Aligning and Governing AI to Leverage Resources and Enhance Results

Council Insights: Council of Finance Committee Chairs

By Stephen T. Golding February 29, 2024 March 29th, 2024 Blog Post, Council of Finance Committee Chairs

Opinions expressed in AGB blogs are those of the authors and not necessarily those of the institutions that employ them or of AGB.

The AGB Council of Finance Committee Chairs convened their January meeting with a warm welcome from Interim President and CEO Ellen Earle-Chaffee, who shared insights into AGB’s recent updating of its biennial report on strategic issues facing higher education leadership. Earle-Chaffee specifically highlighted the importance of technology, noting its perfect alignment with the council’s agenda on artificial intelligence (AI).

Following this, Andrew Lounder, associate vice president for programs, took the stage to provide an overview of this year’s National Conference on Trusteeship, noting that the March convening will include a three-hour session dedicated to fleshing out those same strategic issues that the AGB report has identified are top of mind within higher education.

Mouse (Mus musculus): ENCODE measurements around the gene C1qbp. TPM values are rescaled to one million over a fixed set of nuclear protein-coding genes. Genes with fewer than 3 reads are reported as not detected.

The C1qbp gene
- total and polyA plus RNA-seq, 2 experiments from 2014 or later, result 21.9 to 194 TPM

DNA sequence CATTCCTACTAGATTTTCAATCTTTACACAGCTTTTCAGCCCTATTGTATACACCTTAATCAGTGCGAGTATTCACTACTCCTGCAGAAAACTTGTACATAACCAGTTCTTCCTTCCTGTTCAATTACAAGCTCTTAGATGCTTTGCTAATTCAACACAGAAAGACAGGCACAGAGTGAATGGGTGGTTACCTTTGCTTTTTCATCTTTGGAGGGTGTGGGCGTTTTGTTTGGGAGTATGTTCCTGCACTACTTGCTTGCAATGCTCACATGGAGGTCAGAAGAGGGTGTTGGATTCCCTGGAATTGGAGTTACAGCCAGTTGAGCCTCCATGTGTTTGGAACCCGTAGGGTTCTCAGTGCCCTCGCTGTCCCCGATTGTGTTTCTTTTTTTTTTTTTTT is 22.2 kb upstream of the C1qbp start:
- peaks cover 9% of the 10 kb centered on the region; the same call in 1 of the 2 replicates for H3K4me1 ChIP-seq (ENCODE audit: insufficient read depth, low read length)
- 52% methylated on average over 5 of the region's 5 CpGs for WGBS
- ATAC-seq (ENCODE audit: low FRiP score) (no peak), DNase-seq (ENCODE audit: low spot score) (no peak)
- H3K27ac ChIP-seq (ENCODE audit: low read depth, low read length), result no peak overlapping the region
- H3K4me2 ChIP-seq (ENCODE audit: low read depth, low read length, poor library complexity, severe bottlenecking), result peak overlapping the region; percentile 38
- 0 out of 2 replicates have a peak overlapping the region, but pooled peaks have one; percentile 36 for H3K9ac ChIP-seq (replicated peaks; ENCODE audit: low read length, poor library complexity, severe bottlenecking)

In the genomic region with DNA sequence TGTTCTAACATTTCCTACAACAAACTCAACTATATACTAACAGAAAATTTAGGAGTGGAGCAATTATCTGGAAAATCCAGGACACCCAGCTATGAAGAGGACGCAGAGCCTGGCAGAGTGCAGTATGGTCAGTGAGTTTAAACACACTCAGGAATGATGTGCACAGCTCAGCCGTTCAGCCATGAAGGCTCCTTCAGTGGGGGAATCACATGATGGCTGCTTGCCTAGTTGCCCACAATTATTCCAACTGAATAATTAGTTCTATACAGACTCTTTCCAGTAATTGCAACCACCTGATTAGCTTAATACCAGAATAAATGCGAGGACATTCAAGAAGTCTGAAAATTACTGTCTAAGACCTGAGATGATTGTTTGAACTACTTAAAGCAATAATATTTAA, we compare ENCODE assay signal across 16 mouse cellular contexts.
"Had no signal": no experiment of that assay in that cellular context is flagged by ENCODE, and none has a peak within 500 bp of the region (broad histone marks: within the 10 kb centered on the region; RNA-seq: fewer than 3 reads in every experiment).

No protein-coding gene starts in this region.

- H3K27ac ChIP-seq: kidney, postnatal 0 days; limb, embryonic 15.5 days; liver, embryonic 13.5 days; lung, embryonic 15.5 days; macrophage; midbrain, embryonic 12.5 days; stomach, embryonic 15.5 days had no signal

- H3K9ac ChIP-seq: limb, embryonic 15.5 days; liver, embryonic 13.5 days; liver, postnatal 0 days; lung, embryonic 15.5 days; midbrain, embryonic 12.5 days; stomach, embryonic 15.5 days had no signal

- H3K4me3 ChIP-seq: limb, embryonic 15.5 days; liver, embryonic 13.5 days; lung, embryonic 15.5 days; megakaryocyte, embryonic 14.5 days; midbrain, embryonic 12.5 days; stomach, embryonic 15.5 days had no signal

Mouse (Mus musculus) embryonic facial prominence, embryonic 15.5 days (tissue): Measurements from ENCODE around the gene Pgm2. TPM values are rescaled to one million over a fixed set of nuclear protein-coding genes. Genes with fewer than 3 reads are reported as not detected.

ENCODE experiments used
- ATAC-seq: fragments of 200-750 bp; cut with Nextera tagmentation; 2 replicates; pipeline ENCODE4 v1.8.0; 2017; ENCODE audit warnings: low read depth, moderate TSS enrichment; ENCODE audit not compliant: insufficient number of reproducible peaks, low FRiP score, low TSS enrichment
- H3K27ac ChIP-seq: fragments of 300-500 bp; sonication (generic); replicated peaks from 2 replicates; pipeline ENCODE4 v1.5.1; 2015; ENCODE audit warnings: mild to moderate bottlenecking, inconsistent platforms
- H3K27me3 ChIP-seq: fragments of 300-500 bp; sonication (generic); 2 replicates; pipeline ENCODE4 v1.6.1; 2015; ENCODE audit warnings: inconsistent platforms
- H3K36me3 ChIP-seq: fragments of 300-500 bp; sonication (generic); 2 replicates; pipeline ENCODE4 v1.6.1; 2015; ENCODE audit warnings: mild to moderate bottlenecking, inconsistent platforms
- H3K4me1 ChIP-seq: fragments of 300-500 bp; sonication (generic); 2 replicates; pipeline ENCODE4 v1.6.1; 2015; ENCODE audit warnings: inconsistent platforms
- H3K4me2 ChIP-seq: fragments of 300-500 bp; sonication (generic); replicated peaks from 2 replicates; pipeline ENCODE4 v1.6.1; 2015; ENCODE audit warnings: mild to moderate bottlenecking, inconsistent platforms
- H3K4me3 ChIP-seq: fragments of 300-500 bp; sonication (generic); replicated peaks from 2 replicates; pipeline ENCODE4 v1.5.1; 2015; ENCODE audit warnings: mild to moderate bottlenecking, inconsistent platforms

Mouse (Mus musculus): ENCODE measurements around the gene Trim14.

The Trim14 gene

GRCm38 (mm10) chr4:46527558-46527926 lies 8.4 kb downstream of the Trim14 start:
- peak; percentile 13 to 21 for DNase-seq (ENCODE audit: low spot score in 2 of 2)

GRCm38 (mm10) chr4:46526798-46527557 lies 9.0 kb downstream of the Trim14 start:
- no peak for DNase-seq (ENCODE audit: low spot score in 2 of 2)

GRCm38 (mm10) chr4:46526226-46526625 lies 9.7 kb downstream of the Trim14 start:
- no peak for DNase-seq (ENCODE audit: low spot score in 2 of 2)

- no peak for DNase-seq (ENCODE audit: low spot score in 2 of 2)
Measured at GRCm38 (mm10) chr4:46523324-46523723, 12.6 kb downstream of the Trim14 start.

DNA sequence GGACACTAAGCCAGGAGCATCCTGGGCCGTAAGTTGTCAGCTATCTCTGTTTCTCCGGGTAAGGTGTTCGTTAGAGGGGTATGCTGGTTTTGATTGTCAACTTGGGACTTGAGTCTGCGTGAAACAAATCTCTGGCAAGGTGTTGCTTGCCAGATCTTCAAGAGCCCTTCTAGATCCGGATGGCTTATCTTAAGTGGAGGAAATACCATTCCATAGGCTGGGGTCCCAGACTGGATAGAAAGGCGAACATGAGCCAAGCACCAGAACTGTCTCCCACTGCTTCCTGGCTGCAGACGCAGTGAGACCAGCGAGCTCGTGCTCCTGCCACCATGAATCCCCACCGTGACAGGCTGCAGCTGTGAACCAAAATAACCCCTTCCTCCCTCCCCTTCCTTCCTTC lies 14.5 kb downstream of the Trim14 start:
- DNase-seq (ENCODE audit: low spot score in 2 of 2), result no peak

The conversation then turned to the meeting’s primary agenda topic: aligning and governing AI to leverage resources and enhance results (evaluating performance using data analytics and AI; optimizing resources and enhancing responsiveness to students, among other actions).

David Capitano and Christine Smith from Baker Tilly US LLP, serving as the council sponsors, initiated the discussion. They reviewed a series of slides that defined digital transformation and outlined the benefits of AI and advanced analytics. They acknowledged the risks associated with AI but also emphasized its positive attributes and why institutions must deploy AI effectively in today’s environment.

Capitano and Smith discussed the various impacts of AI on institutional operations, including administrative support services, teaching support, learning support, and research. They recommended that institutional leadership focus on governance, strategy, and execution, emphasizing transparent, explainable goals and measurable outcomes. They encouraged the council members to actively participate in overseeing AI implementation at their institutions.